New Berkeley Earth Surface Temperature project graphs emerge as Richard Muller prepares to give evidence
- 31 Mar 2011, 11:00
BEST chair Richard Muller
Professor Richard Muller at
the University of California at Berkeley will today give evidence
about his 'Berkeley Earth
Surface Temperature' project to the US House of Representatives
There is widespread scientific agreement that the temperature
datasets which track rising global temperatures give an accurate
view of how the planet is warming. But they are the subject of
fierce criticism from climate sceptics, who argue that
methodological flaws or scientific conspiracy to massage data mean
they cannot be relied upon.
Muller calls the surface temperature record
'very contentious' and argues that climate sceptics have raised
'legitimate concerns' about the way that temperature data is
handled. He recruited a team of statisticians to re-assess
temperature data, promising a totally revised approach to
understanding the raw data from global temperature stations.
We are publishing for the first time a graph showing preliminary
results from this reassessment which show a temperature trend
closely in accord with the other three main temperature datasets.
The preliminary results are based on an analysis of 2% of the data
the BEST project will consider.
presentation [PDF] containing the graph is from January 2011.
Although it's difficult to draw firm conclusions from this image,
Ken Caldeira, a prominent climatologist who donated to BEST, has
seen the project's draft paper. He
told US website Climate Progress: "Their preliminary results
sit right within the results of NOAA, NASA, and HadCRU, confirming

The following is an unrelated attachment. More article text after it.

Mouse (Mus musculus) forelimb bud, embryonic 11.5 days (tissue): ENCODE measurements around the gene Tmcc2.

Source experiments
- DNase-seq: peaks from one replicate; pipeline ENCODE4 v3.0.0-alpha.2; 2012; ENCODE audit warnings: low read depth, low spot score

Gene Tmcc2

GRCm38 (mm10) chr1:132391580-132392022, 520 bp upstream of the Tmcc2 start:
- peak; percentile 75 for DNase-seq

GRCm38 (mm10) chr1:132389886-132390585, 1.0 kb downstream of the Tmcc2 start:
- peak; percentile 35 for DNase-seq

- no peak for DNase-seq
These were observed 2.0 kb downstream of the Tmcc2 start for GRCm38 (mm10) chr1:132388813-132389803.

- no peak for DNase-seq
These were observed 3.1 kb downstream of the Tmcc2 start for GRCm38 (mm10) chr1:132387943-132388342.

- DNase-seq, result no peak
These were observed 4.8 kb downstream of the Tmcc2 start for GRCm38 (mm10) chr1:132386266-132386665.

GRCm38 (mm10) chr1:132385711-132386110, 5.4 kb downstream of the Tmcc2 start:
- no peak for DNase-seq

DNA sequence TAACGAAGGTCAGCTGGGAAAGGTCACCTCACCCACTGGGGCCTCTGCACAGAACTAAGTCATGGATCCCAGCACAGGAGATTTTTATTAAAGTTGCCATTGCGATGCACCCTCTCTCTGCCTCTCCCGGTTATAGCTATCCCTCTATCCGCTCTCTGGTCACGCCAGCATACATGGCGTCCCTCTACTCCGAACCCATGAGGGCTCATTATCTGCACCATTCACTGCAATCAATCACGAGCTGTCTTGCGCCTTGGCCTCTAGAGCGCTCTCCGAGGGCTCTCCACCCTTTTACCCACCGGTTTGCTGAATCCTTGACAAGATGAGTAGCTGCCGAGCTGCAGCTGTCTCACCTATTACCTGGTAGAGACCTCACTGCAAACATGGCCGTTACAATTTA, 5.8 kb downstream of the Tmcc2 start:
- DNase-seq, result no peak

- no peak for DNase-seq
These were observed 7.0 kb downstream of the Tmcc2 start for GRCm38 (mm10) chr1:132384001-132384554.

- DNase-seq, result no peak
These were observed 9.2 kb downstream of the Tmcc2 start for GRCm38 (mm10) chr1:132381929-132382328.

that prior analyses were correct in every way that matters.
"Their results confirm the reality of global warming and support
in all essential respects the historical temperature analyses of
the NOAA, NASA, and HadCRU. Their analysis supports the view that
there is no fire behind the smokescreen put up by climate science
A second graphic appears to show the temperature data points
used for the preliminary 2% results:
Concerns have been raised around the BEST project after it
emerged that the project was granted $150,000 from the Charles G.
Koch Charitable Foundation, out of total funding of more than
covered in the LA Times today.
Koch Industries, run by billionaire brothers Charles and David,
is outspoken in challenging the science of climate change and
donated millions of dollars to think tanks in the United States
that have promoted climate scepticism.
Certainly it would be very surprising if a new analysis of the
data provided results significantly different to current datasets -
which already use a variety of scientific techniques to correct for
errors and bias in the raw temperature data, and are regarded by
scientists and policymakers as authoritative.
In response to their preliminary findings, the BEST team updated
their FAQ to state:
A preliminary analysis of 2% of the
Berkeley Earth dataset shows a global temperature trend that goes
up and down with global cycles, and does so broadly in sync with
the temperature records from other groups such as NOAA, NASA, and
Hadley CRU … the preliminary analysis includes only a very small
subset (2%) of randomly chosen data, and does not include any
method for correcting for biases such as the urban heat island
effect, the time of observation bias, etc. The Berkeley Earth team
feels very strongly that no conclusions can yet be drawn from this
presentation containing the graph [PDF] was given in January by
Paul Alivisatos, a senior staff member at the Lawrence Berkeley
National Laboratory. Muller's testimony will be available to watch
here at 3PM UK time.